By Amanda Morrall
1) Speed limits and speed bumps
For those of you who missed my column on Wednesday, greetings from beautiful Ubud in Bali. In between gruelling yoga sessions, I am faithfully blogging as Take Five will be coming to an end in the next few weeks. Until then, I want to give you the last few drops of personal finance goodness.
Because it's a bit of a trek from my amazing accommodation in the rice paddies to the yoga studio, I decided to hire a motorbike.
This was a big step for me as last time I rode one in Greece I had a pretty good wipe out on a oil slick.
As my confidence has grown, I've become steadier on the bike and rather than fearing the experience I'm beginning to love it.
Speed limits, like road signs and traffic lights? Optional unless you get busted by the police because they decide they need some Bintang money. I'm not a speed demon by any stretch and given the number of bikes on the road and pot holes there is good reason to go slowly.
But as I spotted from afar today's announcement warning banks of "speed limits" for borrowers and the ensuing challenges for borrowers (as reported here by Stuff) it got me thinking about the difference between limits and bumps and the importance of knowing the difference.
Limits are usually for our own good and warrant compliance but bumps are simply that, bumps. They can throw you off and also be there for your protection but they won't permanently slow you down.
So for first time home buyers thinking it's "heartbreak" city I suggest you flip your thinking on this one. Whatever the restrictions, it doesn't mean you're never going to own a home. It simply means you'll have to slow down for a bit, save more for a deposit and maybe even consider your options.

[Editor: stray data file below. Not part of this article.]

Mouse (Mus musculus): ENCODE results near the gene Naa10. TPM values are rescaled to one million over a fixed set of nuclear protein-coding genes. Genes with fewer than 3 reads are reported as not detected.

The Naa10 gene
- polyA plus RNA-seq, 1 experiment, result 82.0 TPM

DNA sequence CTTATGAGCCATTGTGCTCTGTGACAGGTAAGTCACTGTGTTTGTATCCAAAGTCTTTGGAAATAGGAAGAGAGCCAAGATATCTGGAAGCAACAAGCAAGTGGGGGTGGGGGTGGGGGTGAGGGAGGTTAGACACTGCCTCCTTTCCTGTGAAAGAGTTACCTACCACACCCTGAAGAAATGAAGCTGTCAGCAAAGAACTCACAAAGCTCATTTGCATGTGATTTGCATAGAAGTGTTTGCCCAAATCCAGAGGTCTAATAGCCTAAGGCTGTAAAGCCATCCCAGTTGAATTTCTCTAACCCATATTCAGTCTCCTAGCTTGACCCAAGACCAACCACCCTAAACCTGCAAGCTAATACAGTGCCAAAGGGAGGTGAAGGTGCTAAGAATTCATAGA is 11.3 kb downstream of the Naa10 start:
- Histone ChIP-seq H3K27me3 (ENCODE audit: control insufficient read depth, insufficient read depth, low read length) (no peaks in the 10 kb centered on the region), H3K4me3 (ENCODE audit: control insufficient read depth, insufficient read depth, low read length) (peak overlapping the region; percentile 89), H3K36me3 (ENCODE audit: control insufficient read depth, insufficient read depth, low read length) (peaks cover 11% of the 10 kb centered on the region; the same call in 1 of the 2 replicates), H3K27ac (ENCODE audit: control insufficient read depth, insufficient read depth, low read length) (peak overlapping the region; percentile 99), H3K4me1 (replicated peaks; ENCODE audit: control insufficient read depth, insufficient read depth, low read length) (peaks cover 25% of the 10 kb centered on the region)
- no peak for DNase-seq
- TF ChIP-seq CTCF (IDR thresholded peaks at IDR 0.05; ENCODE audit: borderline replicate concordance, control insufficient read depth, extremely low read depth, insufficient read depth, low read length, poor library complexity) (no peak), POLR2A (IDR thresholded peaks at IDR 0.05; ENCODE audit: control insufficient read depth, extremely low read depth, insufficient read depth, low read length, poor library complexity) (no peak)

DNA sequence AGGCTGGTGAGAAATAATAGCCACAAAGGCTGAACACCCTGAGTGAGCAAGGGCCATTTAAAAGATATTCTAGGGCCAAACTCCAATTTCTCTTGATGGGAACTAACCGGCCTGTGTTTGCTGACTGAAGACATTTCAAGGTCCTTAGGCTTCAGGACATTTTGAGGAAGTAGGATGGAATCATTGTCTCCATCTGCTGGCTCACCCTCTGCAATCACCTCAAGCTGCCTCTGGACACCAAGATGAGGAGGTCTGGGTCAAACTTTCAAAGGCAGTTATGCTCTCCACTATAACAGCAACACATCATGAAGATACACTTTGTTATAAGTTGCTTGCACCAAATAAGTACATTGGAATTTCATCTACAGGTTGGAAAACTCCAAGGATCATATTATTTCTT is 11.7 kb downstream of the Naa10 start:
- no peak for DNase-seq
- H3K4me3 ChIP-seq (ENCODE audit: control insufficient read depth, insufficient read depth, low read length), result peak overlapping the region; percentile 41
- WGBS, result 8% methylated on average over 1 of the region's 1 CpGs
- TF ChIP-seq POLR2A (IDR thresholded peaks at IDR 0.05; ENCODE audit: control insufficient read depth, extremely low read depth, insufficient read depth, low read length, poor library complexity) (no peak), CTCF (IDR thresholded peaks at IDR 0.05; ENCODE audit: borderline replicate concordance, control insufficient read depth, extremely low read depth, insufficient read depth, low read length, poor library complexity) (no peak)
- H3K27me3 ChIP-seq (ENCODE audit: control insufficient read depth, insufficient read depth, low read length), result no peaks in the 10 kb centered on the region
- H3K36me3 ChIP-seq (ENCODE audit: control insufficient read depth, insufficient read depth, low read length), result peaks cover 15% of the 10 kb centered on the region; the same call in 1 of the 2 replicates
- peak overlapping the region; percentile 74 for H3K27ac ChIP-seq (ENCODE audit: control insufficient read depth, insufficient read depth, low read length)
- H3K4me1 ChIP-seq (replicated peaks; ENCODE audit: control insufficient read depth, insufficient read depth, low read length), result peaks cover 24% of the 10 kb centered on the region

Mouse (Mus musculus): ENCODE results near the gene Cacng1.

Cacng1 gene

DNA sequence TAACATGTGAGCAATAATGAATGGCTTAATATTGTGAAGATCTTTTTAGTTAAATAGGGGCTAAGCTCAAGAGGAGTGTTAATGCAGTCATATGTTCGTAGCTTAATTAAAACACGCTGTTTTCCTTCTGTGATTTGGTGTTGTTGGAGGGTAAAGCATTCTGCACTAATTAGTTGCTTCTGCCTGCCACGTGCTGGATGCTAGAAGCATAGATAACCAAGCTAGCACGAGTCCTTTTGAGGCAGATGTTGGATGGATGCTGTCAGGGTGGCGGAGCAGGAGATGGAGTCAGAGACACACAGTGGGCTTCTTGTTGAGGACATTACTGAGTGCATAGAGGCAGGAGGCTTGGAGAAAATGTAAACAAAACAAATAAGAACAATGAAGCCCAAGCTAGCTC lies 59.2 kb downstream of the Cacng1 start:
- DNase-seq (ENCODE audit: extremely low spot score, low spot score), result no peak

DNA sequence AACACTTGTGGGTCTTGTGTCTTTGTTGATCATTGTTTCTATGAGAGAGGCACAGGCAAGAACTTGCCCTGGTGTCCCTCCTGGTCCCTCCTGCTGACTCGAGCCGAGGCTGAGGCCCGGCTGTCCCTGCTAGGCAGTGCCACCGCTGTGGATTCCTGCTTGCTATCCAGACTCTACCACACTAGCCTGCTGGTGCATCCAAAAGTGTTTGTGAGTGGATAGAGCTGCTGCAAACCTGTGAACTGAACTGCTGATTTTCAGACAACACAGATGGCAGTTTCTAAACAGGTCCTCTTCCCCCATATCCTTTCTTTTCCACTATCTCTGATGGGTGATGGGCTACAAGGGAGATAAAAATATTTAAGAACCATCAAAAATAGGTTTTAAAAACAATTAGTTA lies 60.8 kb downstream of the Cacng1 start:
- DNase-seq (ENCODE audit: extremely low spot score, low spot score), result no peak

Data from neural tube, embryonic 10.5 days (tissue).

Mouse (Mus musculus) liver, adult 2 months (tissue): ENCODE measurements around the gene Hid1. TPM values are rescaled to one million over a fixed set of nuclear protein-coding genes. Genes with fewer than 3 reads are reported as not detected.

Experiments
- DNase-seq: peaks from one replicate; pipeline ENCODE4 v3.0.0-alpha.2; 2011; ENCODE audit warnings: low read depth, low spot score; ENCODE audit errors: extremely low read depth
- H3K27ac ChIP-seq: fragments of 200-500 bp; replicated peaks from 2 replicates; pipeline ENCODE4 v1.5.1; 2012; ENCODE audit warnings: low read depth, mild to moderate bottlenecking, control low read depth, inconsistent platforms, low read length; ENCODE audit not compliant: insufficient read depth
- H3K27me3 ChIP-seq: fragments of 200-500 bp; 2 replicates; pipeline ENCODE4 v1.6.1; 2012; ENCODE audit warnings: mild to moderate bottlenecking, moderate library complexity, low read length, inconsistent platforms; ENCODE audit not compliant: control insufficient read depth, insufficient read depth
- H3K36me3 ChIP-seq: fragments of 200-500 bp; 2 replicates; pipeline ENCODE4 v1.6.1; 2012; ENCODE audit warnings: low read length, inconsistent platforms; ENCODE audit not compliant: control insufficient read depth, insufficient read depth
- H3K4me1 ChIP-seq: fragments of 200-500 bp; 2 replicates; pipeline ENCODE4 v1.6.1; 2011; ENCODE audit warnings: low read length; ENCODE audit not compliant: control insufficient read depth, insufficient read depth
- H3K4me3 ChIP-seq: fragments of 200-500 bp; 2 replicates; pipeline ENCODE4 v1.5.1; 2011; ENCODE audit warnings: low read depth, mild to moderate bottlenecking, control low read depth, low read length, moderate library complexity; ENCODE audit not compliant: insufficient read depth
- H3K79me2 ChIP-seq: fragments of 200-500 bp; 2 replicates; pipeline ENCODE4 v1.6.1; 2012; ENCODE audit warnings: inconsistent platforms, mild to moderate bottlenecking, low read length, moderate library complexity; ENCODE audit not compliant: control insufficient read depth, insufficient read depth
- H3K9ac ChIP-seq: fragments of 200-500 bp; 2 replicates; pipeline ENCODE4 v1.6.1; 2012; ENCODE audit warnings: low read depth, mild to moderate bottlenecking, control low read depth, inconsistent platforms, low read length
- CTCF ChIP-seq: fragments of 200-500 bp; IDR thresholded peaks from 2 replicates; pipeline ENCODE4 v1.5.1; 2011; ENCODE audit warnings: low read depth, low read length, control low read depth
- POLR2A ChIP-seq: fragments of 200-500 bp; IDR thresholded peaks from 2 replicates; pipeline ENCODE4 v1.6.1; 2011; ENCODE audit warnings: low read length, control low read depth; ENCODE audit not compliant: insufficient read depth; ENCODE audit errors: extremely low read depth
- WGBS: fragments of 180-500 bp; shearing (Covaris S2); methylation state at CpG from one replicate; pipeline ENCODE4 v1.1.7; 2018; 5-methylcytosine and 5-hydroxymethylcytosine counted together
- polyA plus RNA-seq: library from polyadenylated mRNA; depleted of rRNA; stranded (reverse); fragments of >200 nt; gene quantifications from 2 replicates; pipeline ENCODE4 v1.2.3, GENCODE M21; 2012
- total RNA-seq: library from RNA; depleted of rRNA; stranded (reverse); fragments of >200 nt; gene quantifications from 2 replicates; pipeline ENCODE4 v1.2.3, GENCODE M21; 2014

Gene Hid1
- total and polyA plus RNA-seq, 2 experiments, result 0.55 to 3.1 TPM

Yes, it's important to remember you have options and when you stretch the limits of your narrow thinking on this housing situation here, you could be surprised at the alternatives. Don't fret, get creative and think outside the hot box of pressure that says if you don't own an overpriced home in Auckland (or wherever) you're going to perish.
2) Overcoming resistance
For more on breaking through impasse and resistance points, Mark Goulston from the Harvard Business Review talks to Xavier Amador, founder of the LEAP method (Listen Empathise Agree Partner) on how to get employees, customers, or others you work with on side.
3) Passion vs sales
Here's one that will hit home for those entrepreneurs who are following their passion but disappointed at the financial results.
Some practical, importance and sage advice from Stacey Powell (who writes for Forbes) on sales and marketing as firepower for transforming your passion into something resembling a profit.
4) Wealth manager hierarchy
In case you were curious, here's a ranking of the world's biggest wealth managers as compiled by Scorpio Partnership and reported by Bloomberg.
UBS AG, the Swiss lender shrinking its investment banking business, overtook Bank of America Corp. to win top spot.
5) Lessons from the well behaved
You might think that some people who have done well by investing are just lucky. Whilst a long good run of bull markets might make a difference, persistence, patience and sound judgement are bigger determinants.
For more on the lessons learned from well behaved investors, I recommend you check out Carl Richard's Bucks blog on the New York Times.
For those of you who enjoy the links contained in my column can I make a suggestion in preparation for the cessation of Take Five? Start book marking the ones you like so you can come back to them and keep your personal finance groove on.